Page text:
The short- and long-term effect of rising bond values and inflation on the insurance industry.
Mark R Shumway, Global Head of Strategic Advisory at JLT Re
Interest rates may be lingering near historical lows in Europe, but they are rising in the US in response to economic recovery and scattered signs of over-stimulation.
In March, the Federal Reserve increased its benchmark interest rate by a quarter of a percentage point, the third increase since December 2016.
Meanwhile, loss costs are sharply higher in a few segments and are accelerating in many major lines of business.
The sharp increase of long-term disability costs under a negative Ogden discount rate and the assignment of benefits issue in Florida are two of the more acute problems with which insurers are presently dealing.
However, costs continue to rise at an accelerated pace in personal and commercial auto, A&H, and some workers’ compensation segments, among others.
Increasing interest rates
So what might this mean for insurers? Higher interest rates in isolation are a boon in the long term as insurers can earn better returns on new bond investments.
However, in the short term, insurers suffer loss of book value from the falling market price of the bonds they already hold. And, more significantly, increasing interest rates are recognition of building inflationary pressures.
We stress tested a composite of 25 large global non-life insurers, the JLT Re NL25 Index. This group collectively held $3.1 trillion in bonds at 30 September 2016.
A modest 85 basis point (bps) rise in government bond yields – a scenario similar to that seen in the fourth quarter of 2016 – led to a 16.4% decline in equity for the composite.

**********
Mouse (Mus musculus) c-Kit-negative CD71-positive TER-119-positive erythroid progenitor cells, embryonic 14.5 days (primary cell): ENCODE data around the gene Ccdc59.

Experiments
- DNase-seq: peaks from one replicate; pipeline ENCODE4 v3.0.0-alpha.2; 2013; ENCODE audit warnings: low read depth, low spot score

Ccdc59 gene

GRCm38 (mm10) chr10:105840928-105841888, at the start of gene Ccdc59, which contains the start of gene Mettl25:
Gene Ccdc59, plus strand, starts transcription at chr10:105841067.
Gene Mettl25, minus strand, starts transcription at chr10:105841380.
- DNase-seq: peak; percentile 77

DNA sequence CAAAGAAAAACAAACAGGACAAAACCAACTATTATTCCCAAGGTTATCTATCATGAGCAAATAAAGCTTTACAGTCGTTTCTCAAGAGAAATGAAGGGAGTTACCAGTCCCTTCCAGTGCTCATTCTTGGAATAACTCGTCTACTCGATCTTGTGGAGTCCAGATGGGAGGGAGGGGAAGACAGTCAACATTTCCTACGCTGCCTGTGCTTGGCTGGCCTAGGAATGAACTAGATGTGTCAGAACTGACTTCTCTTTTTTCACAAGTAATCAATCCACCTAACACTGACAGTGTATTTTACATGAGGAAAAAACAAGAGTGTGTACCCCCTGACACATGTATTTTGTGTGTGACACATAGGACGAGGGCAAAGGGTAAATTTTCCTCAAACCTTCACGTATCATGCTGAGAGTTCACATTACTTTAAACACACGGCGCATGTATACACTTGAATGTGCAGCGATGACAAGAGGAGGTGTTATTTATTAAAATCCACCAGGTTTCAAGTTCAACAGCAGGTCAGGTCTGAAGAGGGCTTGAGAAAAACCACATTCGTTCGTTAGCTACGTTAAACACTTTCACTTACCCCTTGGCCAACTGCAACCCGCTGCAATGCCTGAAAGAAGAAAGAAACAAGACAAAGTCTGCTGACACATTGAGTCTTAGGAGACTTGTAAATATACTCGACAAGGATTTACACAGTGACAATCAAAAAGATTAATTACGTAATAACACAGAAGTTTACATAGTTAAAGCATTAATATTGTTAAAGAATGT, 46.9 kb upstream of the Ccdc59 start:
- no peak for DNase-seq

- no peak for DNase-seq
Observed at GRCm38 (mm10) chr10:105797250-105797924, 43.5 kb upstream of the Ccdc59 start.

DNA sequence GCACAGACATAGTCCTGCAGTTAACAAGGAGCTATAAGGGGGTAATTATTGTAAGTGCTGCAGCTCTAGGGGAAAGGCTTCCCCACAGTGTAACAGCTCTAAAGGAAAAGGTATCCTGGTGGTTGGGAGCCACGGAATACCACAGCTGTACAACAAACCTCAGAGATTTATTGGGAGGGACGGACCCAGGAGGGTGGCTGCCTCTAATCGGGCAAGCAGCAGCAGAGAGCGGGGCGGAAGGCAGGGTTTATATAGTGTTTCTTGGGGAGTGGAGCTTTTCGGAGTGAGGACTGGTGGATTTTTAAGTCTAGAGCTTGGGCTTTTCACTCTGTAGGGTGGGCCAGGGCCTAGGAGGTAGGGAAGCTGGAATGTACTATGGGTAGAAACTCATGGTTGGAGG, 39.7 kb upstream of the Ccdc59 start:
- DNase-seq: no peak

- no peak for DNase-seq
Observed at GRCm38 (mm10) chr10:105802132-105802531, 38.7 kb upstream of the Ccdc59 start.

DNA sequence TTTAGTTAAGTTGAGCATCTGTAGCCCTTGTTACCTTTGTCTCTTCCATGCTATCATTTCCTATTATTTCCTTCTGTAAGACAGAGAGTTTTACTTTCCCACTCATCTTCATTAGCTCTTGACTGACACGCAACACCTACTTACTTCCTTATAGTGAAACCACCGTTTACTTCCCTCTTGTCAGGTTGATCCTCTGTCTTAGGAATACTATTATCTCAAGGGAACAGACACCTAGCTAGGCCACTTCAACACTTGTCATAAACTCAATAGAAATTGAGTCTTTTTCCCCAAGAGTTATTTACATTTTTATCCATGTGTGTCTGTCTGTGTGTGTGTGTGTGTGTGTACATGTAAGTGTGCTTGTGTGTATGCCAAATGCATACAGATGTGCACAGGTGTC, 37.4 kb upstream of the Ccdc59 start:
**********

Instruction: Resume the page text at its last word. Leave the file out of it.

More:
A more severe test of the market may have a catastrophic result.
A two percentage point increase in interest rates combined with a seven percentage point underestimation of net loss costs would result in a severe earnings and material capital event for the sector that could result in rating downgrades, franchise value impairment, and even runoff for some carriers.
Inflation is just one of the many factors that can lead to under reserving and mispricing.
Indeed, as an industry we cannot reliably estimate the ultimate cost of many of our products until well after they are sold. This keeps things interesting (and provides full employment for actuaries).
In this context, reinsurance should be seen as a diversifying investment – an instrument through which insurers can hedge against the risks into which they are otherwise locked.
What is your appetite for uncertainty in loss costs?
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For further information, please contact Mark Shumway on +1 215 309 4535 or email firstname.lastname@example.org